New Year’s Day is filled with resolutions, football, and quite a few hangovers being nursed with home remedies. For millions around the globe, however, the focus will be on Pasadena, California and the annual Rose Parade. For 126 years, Pasadena has hosted the festival of flowers, music and sports as a way for America to celebrate the new year. Still, inasmuch as it celebrates with America, it’s a way for the city to show who it is at its heart. This year, it will prove that it can face its past and try to right an embarrassing chapter in its history.
The first Tournament of Roses Parade was held in 1890 with the purposing of showing a winter paradise where flowers bloom and fruit is ripe for picking while most of the nation was covered in snow. As the parade evolved and grew, people along the five and half mile parade route continued to be treated to floats covered completely in flowers. The floats represented neighboring cities, as well as local businesses and the City of Pasadena, all of which was guided by the Grand Marshal, chosen from Hollywood royalty, local legends and other dignitaries.
In 1958, Joan Williams was selected by her colleagues at Pasadena City Hall as “Miss Crown City.” Her duties would include representing the city at the numerous events leading up to the Rose Parade, as well as extending the traditional welcome to the Rose Queen when she visited city hall. She was crowned by the mayor at the annual city employees’ picnic in August and would ride the city’s float on January 1st. A few days later after her crowning ceremony, the Pasadena Independent went to her house for an interview. It was there that they met her family, including her husband Robert, a former Tuskegee Airman. That is how they learned for the first time that the fair-complexioned Joan Williams was black.
Race relations in Pasadena in the 1950s were undergoing change, much as they were in the rest of America during the Civil Rights Era. Even as the birthplace of Jackie Robinson, the man who would integrate major league baseball, diverse was not a term used to describe the city. This lack of diversity was also reflected in their signature parade, which has only crowned two black teens as Rose Queen in its 126 year history. As a very fair-skinned black woman, Mrs. Williams didn’t “look” black to her colleagues, though she never hid her heritage. The college graduate was one of only a handful of black workers in the city, where she worked as an accountant-clerk. Her crowning as Miss Crown City was so significant that Jet Magazine included her on the cover of their September 18, 1958 issue.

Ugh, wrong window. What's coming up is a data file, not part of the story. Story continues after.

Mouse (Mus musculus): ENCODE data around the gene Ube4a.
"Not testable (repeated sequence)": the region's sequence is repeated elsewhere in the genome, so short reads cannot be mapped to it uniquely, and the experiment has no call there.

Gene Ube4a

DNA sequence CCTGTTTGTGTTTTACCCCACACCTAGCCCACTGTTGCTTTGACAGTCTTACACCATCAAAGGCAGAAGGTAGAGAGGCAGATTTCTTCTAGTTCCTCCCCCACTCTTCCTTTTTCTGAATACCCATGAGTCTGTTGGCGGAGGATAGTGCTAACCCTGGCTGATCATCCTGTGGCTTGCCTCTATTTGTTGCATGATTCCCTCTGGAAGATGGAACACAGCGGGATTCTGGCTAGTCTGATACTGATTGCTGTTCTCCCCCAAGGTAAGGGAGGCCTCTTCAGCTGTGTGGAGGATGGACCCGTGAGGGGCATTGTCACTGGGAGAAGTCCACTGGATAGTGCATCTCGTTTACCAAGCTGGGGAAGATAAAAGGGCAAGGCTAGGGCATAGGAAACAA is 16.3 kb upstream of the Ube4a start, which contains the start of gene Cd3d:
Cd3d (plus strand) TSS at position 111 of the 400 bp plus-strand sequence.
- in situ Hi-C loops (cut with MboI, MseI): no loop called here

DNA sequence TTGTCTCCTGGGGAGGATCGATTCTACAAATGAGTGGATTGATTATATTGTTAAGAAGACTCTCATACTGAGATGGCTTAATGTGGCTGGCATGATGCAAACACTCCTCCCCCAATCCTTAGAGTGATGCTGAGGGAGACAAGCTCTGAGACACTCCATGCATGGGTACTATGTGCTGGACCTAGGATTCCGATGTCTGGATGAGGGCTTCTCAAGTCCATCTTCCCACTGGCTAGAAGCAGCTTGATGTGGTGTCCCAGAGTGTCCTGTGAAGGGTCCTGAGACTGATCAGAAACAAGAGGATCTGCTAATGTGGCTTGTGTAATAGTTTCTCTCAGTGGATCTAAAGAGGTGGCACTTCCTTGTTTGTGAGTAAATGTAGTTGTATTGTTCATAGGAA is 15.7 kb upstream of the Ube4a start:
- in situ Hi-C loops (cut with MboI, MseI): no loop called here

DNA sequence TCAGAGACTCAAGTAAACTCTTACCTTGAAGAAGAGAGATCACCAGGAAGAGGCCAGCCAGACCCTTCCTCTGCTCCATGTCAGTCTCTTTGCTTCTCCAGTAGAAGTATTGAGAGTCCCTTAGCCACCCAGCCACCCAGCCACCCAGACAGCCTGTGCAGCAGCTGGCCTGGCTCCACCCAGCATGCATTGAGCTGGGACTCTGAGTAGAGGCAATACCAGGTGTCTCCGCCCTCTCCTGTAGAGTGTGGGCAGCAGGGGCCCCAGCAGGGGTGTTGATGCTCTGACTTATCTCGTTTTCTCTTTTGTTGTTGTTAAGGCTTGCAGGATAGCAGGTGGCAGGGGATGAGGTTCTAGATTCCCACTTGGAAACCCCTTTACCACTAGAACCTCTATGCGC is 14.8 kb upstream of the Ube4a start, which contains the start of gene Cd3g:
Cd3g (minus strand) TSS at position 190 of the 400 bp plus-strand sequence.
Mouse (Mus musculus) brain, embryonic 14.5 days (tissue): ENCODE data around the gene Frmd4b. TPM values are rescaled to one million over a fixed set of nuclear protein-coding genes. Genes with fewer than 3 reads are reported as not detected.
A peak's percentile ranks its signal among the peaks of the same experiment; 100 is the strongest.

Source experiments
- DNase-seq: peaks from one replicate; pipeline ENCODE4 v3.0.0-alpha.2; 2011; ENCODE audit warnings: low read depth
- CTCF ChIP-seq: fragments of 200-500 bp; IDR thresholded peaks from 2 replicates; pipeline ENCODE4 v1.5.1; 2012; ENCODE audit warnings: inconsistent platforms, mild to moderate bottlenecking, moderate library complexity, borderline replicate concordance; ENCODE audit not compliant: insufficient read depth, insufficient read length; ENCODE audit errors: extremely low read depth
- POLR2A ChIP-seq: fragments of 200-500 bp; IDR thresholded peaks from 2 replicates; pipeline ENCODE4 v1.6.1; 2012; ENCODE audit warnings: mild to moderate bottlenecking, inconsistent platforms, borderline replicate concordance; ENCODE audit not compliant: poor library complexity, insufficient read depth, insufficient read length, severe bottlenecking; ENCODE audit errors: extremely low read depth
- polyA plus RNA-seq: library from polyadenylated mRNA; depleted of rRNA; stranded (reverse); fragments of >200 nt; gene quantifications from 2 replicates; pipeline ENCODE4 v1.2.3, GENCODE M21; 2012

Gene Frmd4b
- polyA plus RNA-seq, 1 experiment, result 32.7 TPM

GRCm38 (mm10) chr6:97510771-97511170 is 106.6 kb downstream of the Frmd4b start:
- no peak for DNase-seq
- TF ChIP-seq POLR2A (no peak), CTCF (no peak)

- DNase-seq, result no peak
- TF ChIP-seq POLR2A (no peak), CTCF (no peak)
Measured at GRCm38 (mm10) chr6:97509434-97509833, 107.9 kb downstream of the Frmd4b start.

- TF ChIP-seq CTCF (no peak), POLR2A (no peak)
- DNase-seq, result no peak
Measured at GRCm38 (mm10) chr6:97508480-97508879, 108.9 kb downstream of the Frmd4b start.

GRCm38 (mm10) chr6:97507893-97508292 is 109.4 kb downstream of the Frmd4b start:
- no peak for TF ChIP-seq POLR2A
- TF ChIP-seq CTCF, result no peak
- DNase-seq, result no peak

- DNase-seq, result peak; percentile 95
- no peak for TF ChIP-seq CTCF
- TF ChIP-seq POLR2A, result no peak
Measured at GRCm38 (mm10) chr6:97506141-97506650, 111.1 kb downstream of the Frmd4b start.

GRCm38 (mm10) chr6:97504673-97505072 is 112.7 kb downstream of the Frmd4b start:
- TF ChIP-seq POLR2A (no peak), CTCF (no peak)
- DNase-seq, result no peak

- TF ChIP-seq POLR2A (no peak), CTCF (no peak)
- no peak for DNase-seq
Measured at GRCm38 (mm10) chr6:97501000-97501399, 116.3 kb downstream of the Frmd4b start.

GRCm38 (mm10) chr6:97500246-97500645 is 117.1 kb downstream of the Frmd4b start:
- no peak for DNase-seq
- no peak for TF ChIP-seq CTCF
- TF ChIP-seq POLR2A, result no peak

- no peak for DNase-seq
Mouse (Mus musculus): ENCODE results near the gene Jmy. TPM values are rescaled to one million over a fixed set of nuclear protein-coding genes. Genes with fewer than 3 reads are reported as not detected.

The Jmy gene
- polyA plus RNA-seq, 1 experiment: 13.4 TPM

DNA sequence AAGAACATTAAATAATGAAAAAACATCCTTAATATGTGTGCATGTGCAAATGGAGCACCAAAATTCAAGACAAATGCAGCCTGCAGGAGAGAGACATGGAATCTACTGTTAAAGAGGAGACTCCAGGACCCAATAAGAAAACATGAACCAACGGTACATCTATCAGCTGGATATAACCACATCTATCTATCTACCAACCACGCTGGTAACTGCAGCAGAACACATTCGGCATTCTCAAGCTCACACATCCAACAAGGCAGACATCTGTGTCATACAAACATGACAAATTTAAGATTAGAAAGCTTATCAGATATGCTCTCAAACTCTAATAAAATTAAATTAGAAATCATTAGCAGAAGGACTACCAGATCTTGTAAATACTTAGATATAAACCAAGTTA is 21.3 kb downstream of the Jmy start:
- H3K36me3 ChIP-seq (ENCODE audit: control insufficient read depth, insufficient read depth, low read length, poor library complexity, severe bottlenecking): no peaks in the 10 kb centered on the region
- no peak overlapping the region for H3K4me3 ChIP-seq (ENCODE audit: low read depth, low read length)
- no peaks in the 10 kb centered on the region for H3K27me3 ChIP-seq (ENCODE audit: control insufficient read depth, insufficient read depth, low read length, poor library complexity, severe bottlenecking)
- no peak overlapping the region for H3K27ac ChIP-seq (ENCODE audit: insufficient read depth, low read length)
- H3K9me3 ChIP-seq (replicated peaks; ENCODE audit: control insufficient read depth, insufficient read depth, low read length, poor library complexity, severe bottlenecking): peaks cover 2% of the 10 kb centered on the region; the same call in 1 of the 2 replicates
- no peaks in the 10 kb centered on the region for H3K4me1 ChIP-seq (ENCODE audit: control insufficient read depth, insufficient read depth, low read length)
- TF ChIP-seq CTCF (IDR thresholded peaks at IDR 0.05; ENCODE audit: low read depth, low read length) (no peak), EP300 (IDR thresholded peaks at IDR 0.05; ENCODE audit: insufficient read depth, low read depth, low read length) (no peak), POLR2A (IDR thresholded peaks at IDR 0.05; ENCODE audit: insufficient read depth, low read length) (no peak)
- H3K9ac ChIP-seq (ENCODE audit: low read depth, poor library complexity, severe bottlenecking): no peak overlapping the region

Instead of celebrating the fact that Mrs. Williams would be the first black woman to participate in an official capacity in the parade, they immediately distanced themselves. They canceled all her events, though she retained her title. She had already had her official portrait taken, complete with tiara. At another event, a Jet Magazine photographer wanted to take a picture of Mrs. Williams and the mayor, who reportedly refused. An official told her she would not be able to ride the float because the City of Pasadena had not included a float in the parade due to too many already entered. Mrs. Williams didn’t believe them.
“Somehow I wasn’t the person they wanted on that float anymore just because of my heritage,” Williams told the Pasadena Star News recently. “You can imagine the slap in the face that is.”
The fallout even continued at work. The same colleagues that had nominated and voted for her in the contest stopped speaking to her. In their January 15, 1959 issue, Jet Magazine told how she and her family were denied many of the perks of the title, including a special place at the Rose Bowl game. Instead, she and her family were given two tickets for seats along the parade route, the coronation ball, and the football game. She received no special recognition at any of the events.
Mrs. Williams, now 82, was quoted as saying at the time, “If I had to do it all over again, I would refuse the title.”
On Thursday, January 1, 2015, Joan Williams will have a chance to do it all again. After hearing her story, current Pasadena Mayor Bill Bogaard called Mrs. Williams to invite her to lunch. He said they didn’t dwell on the past, nor was there any official apology from the city. Instead, he said, they talked about their families. Tournament of Roses Director Bill Flinn reached out to Mrs. Williams and sought a way for her to participate in this year’s festivities. She was then offered the opportunity to ride the float carrying this year’s theme “Inspiring Stories” – which will be the first float of the parade.
It took a great deal of convincing, but Joan Williams accepted.
Even though she had learned to put the disrespect behind her, she admitted it wasn’t easy to forget, even though it wasn’t a big deal in her life. Still, she was touched that so many in the community, especially in the African-American community, lobbied for the city to issue a formal apology. Then she remembered how over the years her children and grandchildren would ask about the portrait of her as a young woman with the tiara and have her tell the story. She now sees the chance to ride in this year’s parade as a way to finally give the story a different ending.
“I want to honor the community and especially the African-American community who were so vocal about feeling the city needed to make an apology,” she said. “Now I’m expecting a great-grandchild and now when he sits on my lap and I tell the story, it will have a happier ending.”
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